18. ^ Rice, Simon (19 August 2009). "The funniest football chants". The Independent. London. 
  19. ^ Premier League (11 April 2011). "Liverpool v Manchester City: live". London: Telegraph. Retrieved 17 February 2012. 
  20. ^ Ian Ridley. "Stoke 0 Manchester United 2: Ryan Giggs inspires United to victory again as champions go top of Premier League". Daily Mail. London. Retrieved 17 February 2012. 
  21. ^ "Top 5 Criminal Footballers – Putting the Laughter in Manslaughter « We Heart Football". Weheartfootball.com. 19 July 2011. Archived from the original on 4 October 2011. Retrieved 17 February 2012. 
  22. ^ Siegel, Alan. "How The Song "Seven Nation Army" Conquered The Sports World". Deadspin.com. Deadspin.com. Retrieved 20 January 2012. 
  23. ^ Winter, Henry (11 April 2008). "British clubs must savour Champions League". The Daily Telegraph. London. 
  24. ^ Reade, Brian. "Why Blackpool boss Ian Holloway is acting like a used car salesman over Charlie Adam's transfer, plus why Liverpool fans should be thanking their Fulham counterparts for Roy Hodgson chants". Mirror Football. Retrieved 17 February 2012.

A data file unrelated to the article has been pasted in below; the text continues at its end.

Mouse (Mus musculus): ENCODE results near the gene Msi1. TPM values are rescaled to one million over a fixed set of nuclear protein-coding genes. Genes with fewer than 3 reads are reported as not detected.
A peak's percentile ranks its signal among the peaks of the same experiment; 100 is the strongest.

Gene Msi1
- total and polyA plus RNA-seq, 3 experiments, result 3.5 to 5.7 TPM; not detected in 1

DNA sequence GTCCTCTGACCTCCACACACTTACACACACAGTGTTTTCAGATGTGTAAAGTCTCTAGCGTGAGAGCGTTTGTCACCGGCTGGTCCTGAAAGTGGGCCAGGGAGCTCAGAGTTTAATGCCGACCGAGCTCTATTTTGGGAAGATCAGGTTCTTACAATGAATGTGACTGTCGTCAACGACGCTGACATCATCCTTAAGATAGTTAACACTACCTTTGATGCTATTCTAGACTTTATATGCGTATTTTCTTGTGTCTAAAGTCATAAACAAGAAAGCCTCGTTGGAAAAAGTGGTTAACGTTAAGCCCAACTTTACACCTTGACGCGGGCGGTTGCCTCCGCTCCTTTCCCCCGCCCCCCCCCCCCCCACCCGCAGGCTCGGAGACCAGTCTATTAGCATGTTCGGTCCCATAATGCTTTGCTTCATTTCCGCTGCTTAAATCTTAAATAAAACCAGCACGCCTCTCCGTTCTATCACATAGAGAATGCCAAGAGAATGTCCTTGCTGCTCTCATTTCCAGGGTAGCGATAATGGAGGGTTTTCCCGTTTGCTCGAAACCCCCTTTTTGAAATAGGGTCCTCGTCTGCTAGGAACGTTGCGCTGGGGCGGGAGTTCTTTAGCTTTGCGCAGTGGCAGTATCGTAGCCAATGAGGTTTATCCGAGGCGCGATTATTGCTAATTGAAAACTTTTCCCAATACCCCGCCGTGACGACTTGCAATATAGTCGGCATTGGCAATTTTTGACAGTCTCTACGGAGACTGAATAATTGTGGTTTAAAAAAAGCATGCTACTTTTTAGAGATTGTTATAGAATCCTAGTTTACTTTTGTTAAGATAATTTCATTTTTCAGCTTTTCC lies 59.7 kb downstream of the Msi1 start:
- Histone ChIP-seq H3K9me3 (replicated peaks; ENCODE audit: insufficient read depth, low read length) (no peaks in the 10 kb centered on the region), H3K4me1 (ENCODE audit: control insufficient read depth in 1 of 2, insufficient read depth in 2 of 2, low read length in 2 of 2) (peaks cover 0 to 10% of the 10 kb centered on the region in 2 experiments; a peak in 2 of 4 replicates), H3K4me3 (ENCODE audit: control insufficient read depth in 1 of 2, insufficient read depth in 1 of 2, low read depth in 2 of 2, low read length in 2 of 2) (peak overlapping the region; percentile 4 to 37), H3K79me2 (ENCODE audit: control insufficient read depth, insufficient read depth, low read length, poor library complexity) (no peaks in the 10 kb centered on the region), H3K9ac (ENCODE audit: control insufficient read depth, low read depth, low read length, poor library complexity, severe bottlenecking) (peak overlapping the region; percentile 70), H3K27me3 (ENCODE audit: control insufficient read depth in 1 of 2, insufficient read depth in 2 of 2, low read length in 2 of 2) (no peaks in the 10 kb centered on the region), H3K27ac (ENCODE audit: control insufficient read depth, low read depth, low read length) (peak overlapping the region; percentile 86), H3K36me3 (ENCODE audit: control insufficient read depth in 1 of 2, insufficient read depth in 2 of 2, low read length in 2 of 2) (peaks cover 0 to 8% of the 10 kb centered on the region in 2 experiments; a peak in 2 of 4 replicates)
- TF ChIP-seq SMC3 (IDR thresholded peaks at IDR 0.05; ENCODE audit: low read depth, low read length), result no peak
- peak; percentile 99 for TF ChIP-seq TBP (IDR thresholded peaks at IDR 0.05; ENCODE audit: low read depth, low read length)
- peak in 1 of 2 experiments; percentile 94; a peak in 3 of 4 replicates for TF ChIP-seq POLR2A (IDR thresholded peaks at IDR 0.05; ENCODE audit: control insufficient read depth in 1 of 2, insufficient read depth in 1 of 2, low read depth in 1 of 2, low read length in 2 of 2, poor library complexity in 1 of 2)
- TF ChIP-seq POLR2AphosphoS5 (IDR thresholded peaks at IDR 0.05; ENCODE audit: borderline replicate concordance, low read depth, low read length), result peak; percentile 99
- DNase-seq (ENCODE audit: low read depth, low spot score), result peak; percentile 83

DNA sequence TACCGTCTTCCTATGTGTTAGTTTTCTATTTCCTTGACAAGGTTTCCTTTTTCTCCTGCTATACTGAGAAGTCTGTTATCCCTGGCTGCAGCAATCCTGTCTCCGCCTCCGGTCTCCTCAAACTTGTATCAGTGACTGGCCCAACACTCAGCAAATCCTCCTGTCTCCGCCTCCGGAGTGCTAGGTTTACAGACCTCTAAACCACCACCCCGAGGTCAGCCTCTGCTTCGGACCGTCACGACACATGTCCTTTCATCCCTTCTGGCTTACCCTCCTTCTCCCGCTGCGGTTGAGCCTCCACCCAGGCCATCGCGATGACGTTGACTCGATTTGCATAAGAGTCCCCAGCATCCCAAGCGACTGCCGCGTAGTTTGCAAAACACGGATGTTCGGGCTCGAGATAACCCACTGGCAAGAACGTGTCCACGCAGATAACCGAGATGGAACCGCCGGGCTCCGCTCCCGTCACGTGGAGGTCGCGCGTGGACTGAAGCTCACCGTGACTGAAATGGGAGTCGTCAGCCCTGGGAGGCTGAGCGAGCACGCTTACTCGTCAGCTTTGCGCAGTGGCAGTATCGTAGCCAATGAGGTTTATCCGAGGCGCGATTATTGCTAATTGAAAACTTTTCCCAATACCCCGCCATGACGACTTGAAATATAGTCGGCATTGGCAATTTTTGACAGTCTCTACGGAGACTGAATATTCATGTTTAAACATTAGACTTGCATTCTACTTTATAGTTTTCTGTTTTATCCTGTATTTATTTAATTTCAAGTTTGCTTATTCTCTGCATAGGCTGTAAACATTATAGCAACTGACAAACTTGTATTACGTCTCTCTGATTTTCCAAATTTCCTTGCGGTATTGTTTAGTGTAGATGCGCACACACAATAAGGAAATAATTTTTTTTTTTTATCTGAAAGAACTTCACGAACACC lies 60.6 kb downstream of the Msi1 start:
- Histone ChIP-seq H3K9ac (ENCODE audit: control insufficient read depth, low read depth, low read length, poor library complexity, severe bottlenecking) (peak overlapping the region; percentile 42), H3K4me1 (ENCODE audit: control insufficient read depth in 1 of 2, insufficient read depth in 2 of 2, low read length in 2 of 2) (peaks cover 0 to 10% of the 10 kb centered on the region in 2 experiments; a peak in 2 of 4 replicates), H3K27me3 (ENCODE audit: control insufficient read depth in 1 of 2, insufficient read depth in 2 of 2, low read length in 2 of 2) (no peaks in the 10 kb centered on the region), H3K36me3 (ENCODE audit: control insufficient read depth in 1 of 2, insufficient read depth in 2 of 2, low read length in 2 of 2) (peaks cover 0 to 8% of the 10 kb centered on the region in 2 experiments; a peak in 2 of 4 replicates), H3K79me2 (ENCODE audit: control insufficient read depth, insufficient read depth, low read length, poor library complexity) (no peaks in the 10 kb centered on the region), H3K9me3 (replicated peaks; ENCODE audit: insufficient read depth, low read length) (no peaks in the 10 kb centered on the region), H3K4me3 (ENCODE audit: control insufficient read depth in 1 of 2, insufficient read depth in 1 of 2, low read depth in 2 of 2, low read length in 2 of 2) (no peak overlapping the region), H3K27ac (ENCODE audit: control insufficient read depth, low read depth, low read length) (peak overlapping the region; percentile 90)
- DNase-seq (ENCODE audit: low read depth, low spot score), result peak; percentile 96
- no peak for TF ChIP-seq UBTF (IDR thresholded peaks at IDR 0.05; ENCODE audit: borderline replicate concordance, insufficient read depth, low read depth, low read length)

25. ^ "Liverpool vs Leeds United", British Broadcasting Corporation, F.A. Cup Final, 1965.
  26. ^ Parkes-Nield, Christopher (21 August 2013). "Blue Moon: City Fan Anthem". Manchester City F.C. Retrieved 6 July 2018. 
  27. ^ Helliar, John. "The Story of Bubbles". West Ham United F.C. Archived from the original on 28 May 2010. 
  28. ^ "Club history". Norwich City F.C. 
  29. ^ Eastwood, John; Mike Davage (1986). Canary Citizens. Almeida Books. p. 24. ISBN 0-7117-2020-7. 
  30. ^ "Football's first Chant Laureate". BBC News. 11 May 2004. Retrieved 19 July 2007. 

External linksEdit